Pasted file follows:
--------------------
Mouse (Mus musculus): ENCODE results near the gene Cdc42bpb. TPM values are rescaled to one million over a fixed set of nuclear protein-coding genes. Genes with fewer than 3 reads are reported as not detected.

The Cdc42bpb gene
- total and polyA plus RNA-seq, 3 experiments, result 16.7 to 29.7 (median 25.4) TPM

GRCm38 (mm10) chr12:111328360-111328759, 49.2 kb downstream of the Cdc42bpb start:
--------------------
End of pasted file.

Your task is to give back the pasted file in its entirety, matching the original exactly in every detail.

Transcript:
Mouse (Mus musculus): ENCODE results near the gene Cdc42bpb. TPM values are rescaled to one million over a fixed set of nuclear protein-coding genes. Genes with fewer than 3 reads are reported as not detected.

The Cdc42bpb gene
- total and polyA plus RNA-seq, 3 experiments, result 16.7 to 29.7 (median 25.4) TPM

GRCm38 (mm10) chr12:111328360-111328759, 49.2 kb downstream of the Cdc42bpb start: